The terms and conditions of each of these loan types are explored in more detail below. If you want more information on the differences between the different SBA loan programs, check out our guide explaining all of the 18 SBA programs on offer.

Other kinds of SBA loans that are available but not covered here include disaster loans, low-interest loans for underprivileged communities (veterans, female entrepreneurs, etc), and export loans. Most small businesses will only be concerned with the SBA (7)(a), and, in some instances, the Express and Microloans program on offer. Disaster relief loans are also available for qualified applicants.

How SBA Interest Rates Are Calculated

Like most loans, the SBA loan programs consist of a base rate (prime rate or LIBOR) and a max peg on what financial institutions can charge on top of this. The base rate can vary depending on market conditions.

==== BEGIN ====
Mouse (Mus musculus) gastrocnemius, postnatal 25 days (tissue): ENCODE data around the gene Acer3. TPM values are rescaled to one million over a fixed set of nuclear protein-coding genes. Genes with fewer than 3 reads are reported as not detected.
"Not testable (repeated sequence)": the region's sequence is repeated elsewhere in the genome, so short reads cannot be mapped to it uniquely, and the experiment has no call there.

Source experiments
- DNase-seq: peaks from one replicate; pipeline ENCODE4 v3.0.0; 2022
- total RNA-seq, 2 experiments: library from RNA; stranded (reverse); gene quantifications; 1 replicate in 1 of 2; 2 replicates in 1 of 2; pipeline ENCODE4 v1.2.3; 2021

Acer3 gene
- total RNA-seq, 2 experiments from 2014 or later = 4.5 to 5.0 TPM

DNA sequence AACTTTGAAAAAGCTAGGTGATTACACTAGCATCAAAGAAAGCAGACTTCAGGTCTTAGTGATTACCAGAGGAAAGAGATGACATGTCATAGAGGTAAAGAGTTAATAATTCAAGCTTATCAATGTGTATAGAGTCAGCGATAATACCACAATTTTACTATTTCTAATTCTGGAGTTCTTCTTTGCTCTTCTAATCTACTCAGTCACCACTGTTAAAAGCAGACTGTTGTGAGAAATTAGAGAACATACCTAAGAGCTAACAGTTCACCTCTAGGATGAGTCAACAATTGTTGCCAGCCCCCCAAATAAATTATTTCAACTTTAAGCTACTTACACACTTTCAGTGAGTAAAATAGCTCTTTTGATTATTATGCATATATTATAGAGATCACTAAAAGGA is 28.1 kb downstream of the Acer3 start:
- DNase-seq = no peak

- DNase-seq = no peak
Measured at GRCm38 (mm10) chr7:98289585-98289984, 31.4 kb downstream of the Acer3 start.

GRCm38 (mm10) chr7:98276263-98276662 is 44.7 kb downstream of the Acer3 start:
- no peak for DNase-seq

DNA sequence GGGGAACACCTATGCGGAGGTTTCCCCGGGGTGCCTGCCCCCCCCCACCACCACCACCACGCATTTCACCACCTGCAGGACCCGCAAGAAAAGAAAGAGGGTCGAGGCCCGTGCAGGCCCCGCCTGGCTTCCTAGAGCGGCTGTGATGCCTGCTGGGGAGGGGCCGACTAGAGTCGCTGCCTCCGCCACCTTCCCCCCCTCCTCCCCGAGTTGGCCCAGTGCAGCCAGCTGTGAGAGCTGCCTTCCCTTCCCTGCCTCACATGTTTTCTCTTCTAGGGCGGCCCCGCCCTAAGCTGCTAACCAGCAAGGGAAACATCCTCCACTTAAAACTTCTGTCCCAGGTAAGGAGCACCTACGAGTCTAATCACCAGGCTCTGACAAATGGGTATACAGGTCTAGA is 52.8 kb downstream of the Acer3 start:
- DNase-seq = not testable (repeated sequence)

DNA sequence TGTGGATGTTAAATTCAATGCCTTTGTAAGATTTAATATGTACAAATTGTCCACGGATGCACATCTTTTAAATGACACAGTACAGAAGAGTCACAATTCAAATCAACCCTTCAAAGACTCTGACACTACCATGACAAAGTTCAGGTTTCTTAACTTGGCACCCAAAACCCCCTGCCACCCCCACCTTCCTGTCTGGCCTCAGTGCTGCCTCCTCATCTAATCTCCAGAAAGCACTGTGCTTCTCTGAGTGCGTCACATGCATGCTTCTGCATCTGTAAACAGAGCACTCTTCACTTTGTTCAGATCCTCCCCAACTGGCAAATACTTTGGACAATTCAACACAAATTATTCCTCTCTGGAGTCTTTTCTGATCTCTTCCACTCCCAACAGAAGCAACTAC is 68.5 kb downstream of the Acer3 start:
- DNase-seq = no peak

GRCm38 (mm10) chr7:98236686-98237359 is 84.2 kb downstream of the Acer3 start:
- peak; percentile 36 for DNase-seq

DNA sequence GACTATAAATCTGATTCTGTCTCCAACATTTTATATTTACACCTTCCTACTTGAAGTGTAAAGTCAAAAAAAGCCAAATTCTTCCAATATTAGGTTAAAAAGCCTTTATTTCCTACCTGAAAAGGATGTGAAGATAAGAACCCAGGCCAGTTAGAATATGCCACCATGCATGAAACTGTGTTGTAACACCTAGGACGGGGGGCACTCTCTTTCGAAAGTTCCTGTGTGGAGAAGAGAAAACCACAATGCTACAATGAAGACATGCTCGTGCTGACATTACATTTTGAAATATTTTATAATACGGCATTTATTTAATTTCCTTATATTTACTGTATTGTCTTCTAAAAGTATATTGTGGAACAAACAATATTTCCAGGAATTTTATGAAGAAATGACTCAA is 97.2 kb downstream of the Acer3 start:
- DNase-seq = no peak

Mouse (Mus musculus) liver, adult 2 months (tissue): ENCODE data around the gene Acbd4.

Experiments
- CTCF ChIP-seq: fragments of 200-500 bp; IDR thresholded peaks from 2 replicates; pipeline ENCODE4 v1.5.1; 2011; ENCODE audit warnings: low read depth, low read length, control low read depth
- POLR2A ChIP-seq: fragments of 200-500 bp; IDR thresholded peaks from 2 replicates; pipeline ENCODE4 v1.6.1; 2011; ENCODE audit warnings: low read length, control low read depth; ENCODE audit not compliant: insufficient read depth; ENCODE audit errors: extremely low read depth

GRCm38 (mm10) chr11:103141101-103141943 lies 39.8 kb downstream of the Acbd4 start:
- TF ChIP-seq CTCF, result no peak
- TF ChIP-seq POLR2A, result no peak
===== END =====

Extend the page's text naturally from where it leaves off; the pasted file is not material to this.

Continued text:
As of right now, the base rate is 4.75%. What the financial institutions can add on to this will depend on factors such as the loan size and the repayment term. It is also useful to keep in mind that SBA loans can be fixed or variable, but are most often variable.

SBA Loan Type Interest Rates Summary

Below is a summary of the total interest rates that can be charged to an applicant under the guidelines of each respective program. These are current as of February 2021. Whether you will get the lower or higher end of the range depends on your eligibility, loan amount, and term length.

Loan Type Average Interest Rate Jan 2021
SBA (7)(a) 7% – 9.5%
SBA Express 9.5% – 11.5%
SBA CDC/504 3.4% – 3.7%
SBA CAPLine 6.75% – 9.25%
SBA Microloan 6.5% – 13%

SBA Loan Average Across Platforms

The following is the average SBA loan interest rate across different lending platforms. Bear in mind that this figure will not be very useful, because it is not specific enough. It takes all SBA loans into account, and the number of large real estate loans with a lower rate reduces the overall averages. Small businesses will not be looking for these loans, and the rates will be higher. Additionally, the figures do not take additional charges into account.